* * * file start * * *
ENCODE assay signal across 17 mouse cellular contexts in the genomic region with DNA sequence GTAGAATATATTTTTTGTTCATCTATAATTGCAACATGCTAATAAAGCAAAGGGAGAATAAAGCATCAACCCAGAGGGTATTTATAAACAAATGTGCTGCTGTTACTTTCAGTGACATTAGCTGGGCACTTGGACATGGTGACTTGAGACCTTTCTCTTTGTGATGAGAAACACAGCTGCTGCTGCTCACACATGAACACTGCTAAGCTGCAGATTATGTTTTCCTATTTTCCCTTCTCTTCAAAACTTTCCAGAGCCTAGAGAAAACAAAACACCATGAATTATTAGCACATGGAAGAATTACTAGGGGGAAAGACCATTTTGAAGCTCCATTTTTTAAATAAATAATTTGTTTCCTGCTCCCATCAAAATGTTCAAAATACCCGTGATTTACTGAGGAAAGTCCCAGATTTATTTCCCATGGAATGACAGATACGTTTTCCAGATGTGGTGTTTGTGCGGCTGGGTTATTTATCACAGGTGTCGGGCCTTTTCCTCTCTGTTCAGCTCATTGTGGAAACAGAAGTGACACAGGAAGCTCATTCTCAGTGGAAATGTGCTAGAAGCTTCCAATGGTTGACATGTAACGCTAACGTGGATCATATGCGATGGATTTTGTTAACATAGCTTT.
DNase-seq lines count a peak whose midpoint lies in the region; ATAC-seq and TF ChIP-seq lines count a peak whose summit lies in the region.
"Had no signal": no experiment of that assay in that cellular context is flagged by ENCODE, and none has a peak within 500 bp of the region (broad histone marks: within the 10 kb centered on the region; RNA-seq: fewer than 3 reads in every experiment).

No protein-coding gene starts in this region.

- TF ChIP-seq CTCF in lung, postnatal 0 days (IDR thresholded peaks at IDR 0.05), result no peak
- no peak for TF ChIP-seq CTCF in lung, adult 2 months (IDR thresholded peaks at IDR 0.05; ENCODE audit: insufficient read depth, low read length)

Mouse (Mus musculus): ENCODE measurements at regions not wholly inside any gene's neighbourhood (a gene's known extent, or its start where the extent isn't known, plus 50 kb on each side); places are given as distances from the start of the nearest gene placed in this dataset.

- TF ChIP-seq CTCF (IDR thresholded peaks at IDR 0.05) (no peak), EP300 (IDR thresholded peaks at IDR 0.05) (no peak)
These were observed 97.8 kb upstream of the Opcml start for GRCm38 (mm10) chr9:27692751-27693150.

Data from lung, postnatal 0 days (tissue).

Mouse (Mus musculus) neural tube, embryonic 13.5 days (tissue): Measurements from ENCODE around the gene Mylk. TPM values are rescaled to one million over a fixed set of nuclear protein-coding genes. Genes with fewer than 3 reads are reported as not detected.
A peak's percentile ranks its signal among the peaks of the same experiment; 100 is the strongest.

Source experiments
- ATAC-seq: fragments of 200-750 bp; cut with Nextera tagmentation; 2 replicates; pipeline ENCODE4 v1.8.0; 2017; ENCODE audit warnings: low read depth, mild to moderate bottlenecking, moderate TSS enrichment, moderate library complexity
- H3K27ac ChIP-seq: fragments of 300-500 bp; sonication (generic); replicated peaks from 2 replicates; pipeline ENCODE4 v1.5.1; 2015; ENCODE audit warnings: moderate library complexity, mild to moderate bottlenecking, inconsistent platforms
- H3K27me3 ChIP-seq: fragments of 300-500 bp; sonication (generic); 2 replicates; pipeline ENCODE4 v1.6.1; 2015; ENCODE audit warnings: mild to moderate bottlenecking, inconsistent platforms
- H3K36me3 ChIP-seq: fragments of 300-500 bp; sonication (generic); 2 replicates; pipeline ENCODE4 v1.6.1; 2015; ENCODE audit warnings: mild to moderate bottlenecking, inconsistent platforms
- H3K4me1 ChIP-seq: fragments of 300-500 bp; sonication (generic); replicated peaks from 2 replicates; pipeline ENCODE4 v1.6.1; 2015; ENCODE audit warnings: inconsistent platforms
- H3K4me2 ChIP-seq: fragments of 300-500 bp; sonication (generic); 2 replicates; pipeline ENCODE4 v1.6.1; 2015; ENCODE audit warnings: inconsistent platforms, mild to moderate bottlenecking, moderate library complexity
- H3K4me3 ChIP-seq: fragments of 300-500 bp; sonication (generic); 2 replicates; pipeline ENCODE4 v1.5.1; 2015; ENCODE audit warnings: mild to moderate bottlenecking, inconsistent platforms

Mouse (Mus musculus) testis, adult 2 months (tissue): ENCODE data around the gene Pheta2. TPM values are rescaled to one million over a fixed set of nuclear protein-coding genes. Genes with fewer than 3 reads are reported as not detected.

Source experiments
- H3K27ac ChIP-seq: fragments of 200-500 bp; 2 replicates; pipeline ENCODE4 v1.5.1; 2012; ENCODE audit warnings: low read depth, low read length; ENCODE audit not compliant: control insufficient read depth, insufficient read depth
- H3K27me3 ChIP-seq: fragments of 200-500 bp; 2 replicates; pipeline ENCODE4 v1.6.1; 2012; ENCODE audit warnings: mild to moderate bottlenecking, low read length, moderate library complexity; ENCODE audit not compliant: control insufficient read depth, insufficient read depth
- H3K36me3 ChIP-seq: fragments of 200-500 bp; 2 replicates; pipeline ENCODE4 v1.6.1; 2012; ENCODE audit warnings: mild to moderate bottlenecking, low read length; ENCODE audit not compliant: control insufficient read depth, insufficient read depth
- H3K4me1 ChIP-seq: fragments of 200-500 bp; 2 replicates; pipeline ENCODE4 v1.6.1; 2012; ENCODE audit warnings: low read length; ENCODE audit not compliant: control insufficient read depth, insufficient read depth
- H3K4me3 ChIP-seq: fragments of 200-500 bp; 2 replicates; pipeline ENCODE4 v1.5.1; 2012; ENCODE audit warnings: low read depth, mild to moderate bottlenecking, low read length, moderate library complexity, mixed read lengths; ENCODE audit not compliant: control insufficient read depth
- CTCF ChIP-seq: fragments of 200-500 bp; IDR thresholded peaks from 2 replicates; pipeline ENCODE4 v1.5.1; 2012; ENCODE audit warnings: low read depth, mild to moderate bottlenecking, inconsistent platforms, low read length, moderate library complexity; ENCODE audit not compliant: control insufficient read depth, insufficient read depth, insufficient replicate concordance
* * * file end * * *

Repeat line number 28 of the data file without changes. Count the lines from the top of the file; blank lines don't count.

- CTCF ChIP-seq: fragments of 200-500 bp; IDR thresholded peaks from 2 replicates; pipeline ENCODE4 v1.5.1; 2012; ENCODE audit warnings: low read depth, mild to moderate bottlenecking, inconsistent platforms, low read length, moderate library complexity; ENCODE audit not compliant: control insufficient read depth, insufficient read depth, insufficient replicate concordance